Wednesday, September 28, 2016

That day I never look forward to….

Look ma, frost!

Yep, we had a frost last night. A very official one, too. My lawn is silver with frost, even at 8:30am, as I write this. Fortunately, the hop vine is still perky, and my orange dahlias on the front porch are only half brown and dead. Those are my bellwether plants.

Mostly dead is a little bit alive, too

I used to plant Coleus, and that is a very sensitive plant at my place to any cold at all. And Ipomoea, the potato vine I used to buy in all sorts of obnoxious colors, was also touchy about the low temperatures. Thus those two, though very useful and beautiful, are not a part of the scheme anymore, I can’t afford the losses.

Porch plant becomes houseplant, for the third year!

I already brought inside my Carex, my beloved variegated sedge that doubles as a houseplant all winter long. The lavender plant I tried on a whim this summer got pulled into the house as well, if only to see if it would do something over the winter, which I am having my doubts about. I got one, count it, one bloom out of the thing, over the course of a record high temperature summer (so for us, lots of days in the 70’s Fahrenheit).

Dry river bed section of garden

Not much is still blooming or pretending to bloom out there. That Gaillardia blossom looks a bit too perfect for me to believe it’s not frozen to perfection, waiting for the wind, snow, and truly cold temperatures to turn it brown. Or maybe a moose will walk by and eat it. My snow-colored Alyssum, which seeds around with something quite a bit less than enthusiasm (two seedlings, sheesh!), is still a mound of stark white. A few purple Penstemon blooms ignore the cold, Achillea, Papaver, Viola as well.

Diascia lives...for now

Waiting for death, or the long winter’s nap, any day now in my garden.


Frost/no frost? When does your garden rest for a season?

Friday, September 9, 2016

They’re alive for now

The end of summer and it’s wonderful warmth seems to come a little later each year here in Alaska. I have no complaints. As a child, I remember thinking that when school starts, summer ends, no matter the date on the calendar. With climate change (and our increasingly hot summers and mild winters), autumn is a season we seem to get a little more of each year, and for that, I am truly thankful. It is my favorite season.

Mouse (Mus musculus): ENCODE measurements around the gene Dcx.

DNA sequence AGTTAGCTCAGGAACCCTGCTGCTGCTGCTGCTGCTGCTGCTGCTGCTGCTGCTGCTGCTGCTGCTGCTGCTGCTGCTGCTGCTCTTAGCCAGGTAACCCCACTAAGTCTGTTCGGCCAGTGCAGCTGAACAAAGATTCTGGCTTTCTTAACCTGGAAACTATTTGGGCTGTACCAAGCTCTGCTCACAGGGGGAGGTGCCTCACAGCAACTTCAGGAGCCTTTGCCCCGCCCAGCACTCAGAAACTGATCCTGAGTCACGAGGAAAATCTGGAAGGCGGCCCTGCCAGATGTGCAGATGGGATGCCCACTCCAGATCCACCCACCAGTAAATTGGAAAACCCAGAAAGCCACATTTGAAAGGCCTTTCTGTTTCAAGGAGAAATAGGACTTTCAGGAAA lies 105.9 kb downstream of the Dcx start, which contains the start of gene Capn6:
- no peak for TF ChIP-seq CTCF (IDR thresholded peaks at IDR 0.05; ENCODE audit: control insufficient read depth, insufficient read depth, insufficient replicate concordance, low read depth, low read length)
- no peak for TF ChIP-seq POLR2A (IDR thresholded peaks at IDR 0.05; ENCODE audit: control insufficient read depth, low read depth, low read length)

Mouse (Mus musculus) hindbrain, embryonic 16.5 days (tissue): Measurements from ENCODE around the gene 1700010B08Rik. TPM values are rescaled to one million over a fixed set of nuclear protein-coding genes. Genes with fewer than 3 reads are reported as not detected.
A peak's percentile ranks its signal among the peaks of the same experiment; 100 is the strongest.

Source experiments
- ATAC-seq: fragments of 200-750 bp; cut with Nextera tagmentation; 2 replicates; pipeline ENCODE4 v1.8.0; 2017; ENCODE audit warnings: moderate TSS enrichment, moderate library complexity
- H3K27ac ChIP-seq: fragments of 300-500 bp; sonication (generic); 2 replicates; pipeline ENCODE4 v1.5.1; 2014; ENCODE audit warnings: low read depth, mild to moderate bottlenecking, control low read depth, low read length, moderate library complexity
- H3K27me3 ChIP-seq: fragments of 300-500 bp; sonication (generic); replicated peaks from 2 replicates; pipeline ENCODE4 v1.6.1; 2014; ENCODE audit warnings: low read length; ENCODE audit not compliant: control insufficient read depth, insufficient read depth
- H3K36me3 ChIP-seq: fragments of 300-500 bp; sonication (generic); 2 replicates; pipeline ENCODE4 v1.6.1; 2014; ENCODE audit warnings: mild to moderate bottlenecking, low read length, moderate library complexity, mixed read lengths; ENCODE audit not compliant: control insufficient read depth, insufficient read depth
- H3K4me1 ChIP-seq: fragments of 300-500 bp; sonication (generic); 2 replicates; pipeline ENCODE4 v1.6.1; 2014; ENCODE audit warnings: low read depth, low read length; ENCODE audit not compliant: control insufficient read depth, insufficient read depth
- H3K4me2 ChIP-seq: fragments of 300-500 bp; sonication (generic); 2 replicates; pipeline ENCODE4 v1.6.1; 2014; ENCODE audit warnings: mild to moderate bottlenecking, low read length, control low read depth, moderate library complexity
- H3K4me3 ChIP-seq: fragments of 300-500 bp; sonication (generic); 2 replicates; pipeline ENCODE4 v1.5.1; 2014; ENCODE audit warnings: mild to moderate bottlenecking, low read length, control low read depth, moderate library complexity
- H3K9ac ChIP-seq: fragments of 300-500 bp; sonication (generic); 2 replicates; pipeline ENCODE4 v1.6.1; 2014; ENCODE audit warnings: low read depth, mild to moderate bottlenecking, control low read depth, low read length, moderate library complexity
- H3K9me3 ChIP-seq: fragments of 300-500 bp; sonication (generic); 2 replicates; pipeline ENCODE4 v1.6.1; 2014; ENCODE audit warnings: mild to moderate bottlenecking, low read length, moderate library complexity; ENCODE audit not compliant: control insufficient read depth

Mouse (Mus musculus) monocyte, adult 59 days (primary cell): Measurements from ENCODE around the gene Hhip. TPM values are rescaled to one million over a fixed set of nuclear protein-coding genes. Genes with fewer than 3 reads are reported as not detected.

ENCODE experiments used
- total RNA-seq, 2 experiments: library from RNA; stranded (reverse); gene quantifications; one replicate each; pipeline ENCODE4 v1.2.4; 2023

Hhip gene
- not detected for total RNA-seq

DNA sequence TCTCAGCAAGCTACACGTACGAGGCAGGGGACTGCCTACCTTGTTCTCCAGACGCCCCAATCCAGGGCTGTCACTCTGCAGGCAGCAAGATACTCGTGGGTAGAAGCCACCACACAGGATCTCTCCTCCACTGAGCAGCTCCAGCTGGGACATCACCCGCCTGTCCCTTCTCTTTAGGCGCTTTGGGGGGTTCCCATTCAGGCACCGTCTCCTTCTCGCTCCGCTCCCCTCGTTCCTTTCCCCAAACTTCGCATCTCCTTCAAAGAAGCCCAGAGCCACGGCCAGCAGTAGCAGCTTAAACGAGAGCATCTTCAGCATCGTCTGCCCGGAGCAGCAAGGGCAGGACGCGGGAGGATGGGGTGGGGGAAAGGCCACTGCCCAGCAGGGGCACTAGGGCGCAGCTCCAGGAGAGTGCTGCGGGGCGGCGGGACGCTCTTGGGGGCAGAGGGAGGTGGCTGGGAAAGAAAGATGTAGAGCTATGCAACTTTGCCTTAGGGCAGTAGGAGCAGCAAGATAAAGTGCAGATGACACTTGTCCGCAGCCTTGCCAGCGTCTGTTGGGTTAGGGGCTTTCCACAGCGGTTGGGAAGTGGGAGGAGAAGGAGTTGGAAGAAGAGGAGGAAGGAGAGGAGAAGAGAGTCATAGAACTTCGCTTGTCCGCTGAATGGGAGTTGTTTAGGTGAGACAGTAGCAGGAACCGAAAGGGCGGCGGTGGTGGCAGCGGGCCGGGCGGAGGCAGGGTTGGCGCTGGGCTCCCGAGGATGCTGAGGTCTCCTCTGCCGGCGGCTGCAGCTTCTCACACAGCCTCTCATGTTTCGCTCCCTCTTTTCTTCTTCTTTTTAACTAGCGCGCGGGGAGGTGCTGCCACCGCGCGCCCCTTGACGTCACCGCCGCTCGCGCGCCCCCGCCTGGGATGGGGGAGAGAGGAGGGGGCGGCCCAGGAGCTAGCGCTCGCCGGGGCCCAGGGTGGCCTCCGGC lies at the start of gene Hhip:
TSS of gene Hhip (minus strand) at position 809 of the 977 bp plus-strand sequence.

Sunshine, for now

Humulus lupulus 'Bianca'

Rosa glauca and Calamagrostis x acutiflora 'Eldorado'

The birch and cottonwood leaves are beginning to turn their various shades of brown, yellow, and gold. The strappy fireweed leaves have gone red and purple. Everything is wet, because it rains nearly every day, and our high temperature has plunged down in the 50’s (that’s in the teens for you Celsius people). I will not write of the low temperature, the potential kiss of death. So far, I’ve been spared.

The Carex in the background doubles as a houseplant in the winter

Penguin says we are not amused with autumn

I have a pile of various pruned organic bits moldering in the garden cart, and an edging tool with a pair of purple garden gloves on each side of the handle like antlers, both left for a moment that turned into days, sopped on the gravel. Everything waits. For the gardener, or for the frost.

P.S. Must be topped off every other day

Physocarpus 'Center Glow' with Penstemon

Love it when seedlings match the color scheme!

How long will those dahlias bloom? Will I get another week out of the golden hop vine? Will that spirea ever get a decent shade of red? Are my garden chores going to be completed before the snow flies? The mysteries of autumn abound.

Calamagrostis brachytricha, Calamagrostis x acutiflora 'Karl Foerster'

Have you said goodbye to summer? Any plant casualties of temperature to report?


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